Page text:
M62 Hartshead Moor bombing victims remembered
A ceremony has been held to commemorate the 12 people, including two young children, who were killed in a coach bombing on the M62 in 1974.
It was staged in the memorial garden at Hartshead Moor service station in West Yorkshire.
The attack, on February 4, 1974, targeted off-duty soldiers and was suspected to have been the work of the Provisional IRA.
The victims died after a bomb exploded in the coach's luggage compartment.
Relatives of those who were killed join soldiers and veterans every year at a memorial service.
Albert Walsh, brother of 17-year-old Leslie Walsh who died in the bombing, said seeing about 100 people at the ceremony had been "fabulous".
"It's a real tribute, I find it very moving: it's important we're doing all this," he said.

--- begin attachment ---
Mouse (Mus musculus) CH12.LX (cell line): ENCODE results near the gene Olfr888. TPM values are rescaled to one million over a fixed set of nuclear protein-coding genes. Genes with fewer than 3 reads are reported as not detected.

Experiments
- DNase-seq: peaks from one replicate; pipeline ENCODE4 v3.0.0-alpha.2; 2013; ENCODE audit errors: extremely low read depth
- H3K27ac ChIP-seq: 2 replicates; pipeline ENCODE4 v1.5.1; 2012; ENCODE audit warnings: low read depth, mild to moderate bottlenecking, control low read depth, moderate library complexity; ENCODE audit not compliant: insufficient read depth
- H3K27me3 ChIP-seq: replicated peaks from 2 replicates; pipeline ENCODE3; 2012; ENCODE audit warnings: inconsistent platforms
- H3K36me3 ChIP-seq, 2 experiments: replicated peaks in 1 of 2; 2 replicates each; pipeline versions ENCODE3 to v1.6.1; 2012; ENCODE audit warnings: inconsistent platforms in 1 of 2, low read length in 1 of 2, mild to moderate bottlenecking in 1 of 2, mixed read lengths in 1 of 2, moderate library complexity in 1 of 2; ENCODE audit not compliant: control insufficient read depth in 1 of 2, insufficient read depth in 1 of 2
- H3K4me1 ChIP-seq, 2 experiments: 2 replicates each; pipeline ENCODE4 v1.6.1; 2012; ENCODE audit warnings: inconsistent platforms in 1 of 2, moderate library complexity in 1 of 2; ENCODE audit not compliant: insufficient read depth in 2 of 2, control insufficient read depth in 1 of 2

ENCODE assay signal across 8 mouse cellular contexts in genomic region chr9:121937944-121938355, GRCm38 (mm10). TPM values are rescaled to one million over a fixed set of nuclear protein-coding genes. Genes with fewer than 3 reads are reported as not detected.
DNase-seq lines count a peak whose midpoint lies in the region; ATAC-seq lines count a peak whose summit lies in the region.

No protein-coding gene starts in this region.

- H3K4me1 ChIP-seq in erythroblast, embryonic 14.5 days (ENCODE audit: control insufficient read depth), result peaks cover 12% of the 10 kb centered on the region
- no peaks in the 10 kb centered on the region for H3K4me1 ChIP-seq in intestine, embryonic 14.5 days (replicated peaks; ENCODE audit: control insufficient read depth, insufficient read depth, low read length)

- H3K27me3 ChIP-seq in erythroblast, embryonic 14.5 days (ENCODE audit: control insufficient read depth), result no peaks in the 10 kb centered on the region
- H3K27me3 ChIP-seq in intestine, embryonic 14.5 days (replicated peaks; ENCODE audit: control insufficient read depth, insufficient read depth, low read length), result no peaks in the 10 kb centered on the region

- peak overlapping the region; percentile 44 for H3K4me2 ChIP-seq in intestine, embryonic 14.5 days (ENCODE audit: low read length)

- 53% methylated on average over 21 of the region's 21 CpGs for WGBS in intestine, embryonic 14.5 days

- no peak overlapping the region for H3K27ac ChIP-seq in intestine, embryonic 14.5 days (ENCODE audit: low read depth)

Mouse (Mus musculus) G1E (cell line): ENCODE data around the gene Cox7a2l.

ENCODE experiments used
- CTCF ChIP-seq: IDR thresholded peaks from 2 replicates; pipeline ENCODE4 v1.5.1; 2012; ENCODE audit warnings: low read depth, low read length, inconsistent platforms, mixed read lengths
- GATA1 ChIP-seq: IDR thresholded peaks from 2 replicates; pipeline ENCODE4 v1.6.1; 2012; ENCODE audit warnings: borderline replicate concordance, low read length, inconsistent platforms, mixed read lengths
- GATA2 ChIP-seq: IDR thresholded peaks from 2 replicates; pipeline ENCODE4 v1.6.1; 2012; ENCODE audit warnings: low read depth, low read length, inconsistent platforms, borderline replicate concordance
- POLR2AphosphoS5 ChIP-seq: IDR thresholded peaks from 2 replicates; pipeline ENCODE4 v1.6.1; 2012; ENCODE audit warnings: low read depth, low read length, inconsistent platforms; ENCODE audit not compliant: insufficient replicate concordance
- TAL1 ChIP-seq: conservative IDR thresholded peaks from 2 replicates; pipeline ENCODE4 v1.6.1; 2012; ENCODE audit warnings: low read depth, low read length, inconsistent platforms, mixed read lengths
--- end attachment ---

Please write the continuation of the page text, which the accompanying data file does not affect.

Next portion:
A tree was planted to commemorate the driver of the coach, Roland Handley, who died last year.
Cpl Terence Griffin, 24, Gunner Leonard Godden, 22, Signalman Michael Waugh, 23, Signalman Leslie Walsh, Signalman Paul Reid, 17, L/Cpl James McShane, 29, Fusilier Jack Hynes, 20, and Fusilier Stephen Whalley, 18, all died in the blast.
Cpl Clifford Haughton and his wife Linda, who were both 23, and the couple's two sons Lee, five, and Robert, two, were also killed.
The coach was taking soldiers and their families from Manchester to Catterick Garrison in North Yorkshire when the bomb exploded.
A memorial made of Yorkshire stone was unveiled in the garden in 2009 to replace a plaque inside the service station.
The original was moved to the Imperial War Museum North in Manchester.